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North Dakota Quarterly - Fall 2003

  • Subtitle: Hemingway: Life and Art
  • Issue Number: Volume 70 Number 4
  • Published Date: Fall 2003

This special issue of NDQ, more than three hundred pages long, covers Hemingway’s involvement with the theater, his 1935 trip to China, his relationships with nurse Agnes von Kurowsky and “spiritual kid brother” Arnold Samuelson, and much more. (Don’t miss Heidi Brotton Hudson’s linoleum-block print of a reflective Hemingway looking down, which seems somehow more essential than all the handsome hale fellow photographs we’ve seen.) There’s even a scholarly examination of why the film In Love and War (starring Sandra Bullock and Chris O’Donnell) failed so miserably (it jettisoned the “literary underpinnings” that might have given it weight and substance). Included here are conversations with sister Carol Hemingway Gardner (at 90), who spent vacations with Ernest and received help from him with college and travel expenses, but was banished from his life (a pattern of his) when she married a man he didn’t like. John E. Sanford considers Hemingway’s connection to painting, with particular regard to the works of his mother Grace, who took up the art at the age of fifty-two. Sanford argues less for her work’s influence on her son than for the bond they shared as creative artists, and offers up this startling fact: “at her son’s request, Grace sent Clarence’s [her husband’s] suicide revolver to Ernest,” “in a carton that contained a chocolate cake, some cookies, a book for Bumby and a roll of Grace’s two best canvases of desert scenes.” Poet and Hemingway critic H. R. Stoneback contributes a fascinating exploration of Hemingway’s symbolic treatment of diving, swimming, and sunbathing (heliophilia) that, despite its title, is quite accessible and swims right up to the essential mystery that is Hemingway in his attempts to convey (not to explain) in words “all the power and glory and beauty and strangeness of the great shadowy depth of being,” as Stoneback puts it. Near the end, you’ll find an elegy for Johnny Cash that has no stronger thread of connection to the Hemingway theme than that it’s written by Stoneback and mentions Hemingway’s name once, yet seems appropriate here, where two larger-than-life holdouts for art are remembered by a mutual friend who still loves them both: “at my door the leaves—everything falling but snow / the good songs always sing you where they want to go.” [North Dakota Quarterly, The University of North Dakota, Grand Forks, ND 58202-7209. E-mail: . Single issue $8.] – AS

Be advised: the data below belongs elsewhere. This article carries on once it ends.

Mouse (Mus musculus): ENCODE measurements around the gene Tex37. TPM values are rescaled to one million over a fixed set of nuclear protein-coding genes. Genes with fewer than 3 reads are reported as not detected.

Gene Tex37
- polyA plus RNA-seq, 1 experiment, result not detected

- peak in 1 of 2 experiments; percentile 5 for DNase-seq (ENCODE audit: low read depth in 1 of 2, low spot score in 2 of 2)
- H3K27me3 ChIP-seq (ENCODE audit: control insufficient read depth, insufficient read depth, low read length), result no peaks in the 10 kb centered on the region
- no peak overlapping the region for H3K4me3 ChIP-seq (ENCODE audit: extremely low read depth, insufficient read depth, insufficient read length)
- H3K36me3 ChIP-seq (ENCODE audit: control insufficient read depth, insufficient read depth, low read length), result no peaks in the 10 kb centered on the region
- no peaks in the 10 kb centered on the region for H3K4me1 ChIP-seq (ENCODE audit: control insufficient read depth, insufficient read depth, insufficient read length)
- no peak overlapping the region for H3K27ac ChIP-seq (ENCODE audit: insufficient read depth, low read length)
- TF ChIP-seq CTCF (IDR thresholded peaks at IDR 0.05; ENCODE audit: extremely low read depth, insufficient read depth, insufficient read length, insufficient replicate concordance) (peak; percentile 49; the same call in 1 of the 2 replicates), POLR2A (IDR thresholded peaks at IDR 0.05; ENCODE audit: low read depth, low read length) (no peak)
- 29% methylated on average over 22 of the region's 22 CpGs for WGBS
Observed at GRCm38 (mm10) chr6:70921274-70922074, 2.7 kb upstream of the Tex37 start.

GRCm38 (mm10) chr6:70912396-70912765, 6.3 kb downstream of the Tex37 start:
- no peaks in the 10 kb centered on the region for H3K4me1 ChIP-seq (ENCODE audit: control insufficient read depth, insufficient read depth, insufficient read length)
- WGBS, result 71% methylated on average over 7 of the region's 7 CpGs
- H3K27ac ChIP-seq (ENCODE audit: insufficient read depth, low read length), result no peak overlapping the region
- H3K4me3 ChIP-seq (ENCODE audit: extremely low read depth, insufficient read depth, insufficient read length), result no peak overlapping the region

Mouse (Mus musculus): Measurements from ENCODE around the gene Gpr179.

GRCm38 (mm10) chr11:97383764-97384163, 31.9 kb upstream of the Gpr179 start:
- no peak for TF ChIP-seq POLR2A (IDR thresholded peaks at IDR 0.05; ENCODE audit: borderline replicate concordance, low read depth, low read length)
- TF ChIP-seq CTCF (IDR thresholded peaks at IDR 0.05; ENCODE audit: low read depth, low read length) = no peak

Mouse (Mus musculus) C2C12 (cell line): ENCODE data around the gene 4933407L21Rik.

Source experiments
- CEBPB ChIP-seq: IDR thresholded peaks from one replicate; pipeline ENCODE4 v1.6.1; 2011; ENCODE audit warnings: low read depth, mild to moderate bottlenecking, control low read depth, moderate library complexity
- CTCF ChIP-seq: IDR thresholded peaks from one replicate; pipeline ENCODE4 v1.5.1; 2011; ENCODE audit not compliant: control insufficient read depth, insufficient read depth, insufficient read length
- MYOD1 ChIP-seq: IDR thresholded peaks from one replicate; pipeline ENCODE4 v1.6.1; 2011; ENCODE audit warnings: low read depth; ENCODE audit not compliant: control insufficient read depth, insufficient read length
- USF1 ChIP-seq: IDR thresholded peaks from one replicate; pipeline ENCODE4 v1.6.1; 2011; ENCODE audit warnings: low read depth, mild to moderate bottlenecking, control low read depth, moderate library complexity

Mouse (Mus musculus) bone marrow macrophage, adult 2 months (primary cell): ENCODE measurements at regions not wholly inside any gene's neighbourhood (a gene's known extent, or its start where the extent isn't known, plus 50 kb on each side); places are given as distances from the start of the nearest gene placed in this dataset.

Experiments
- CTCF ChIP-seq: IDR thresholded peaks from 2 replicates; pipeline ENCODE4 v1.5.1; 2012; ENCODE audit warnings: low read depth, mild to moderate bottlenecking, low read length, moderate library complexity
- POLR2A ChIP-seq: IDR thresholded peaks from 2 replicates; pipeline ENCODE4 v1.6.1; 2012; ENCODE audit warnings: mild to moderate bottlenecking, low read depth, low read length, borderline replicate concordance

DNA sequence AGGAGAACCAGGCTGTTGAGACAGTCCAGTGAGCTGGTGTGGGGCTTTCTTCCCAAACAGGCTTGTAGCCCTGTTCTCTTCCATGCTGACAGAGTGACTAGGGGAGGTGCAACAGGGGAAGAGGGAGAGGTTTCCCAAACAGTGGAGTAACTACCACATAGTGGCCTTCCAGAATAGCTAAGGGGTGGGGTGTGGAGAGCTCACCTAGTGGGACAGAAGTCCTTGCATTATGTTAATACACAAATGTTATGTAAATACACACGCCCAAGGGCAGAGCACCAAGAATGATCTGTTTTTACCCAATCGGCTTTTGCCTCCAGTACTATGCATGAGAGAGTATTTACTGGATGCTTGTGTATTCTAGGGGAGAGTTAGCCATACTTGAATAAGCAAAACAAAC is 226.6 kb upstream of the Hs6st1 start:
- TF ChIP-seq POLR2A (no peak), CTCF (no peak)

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Review Posted on August 31, 2004

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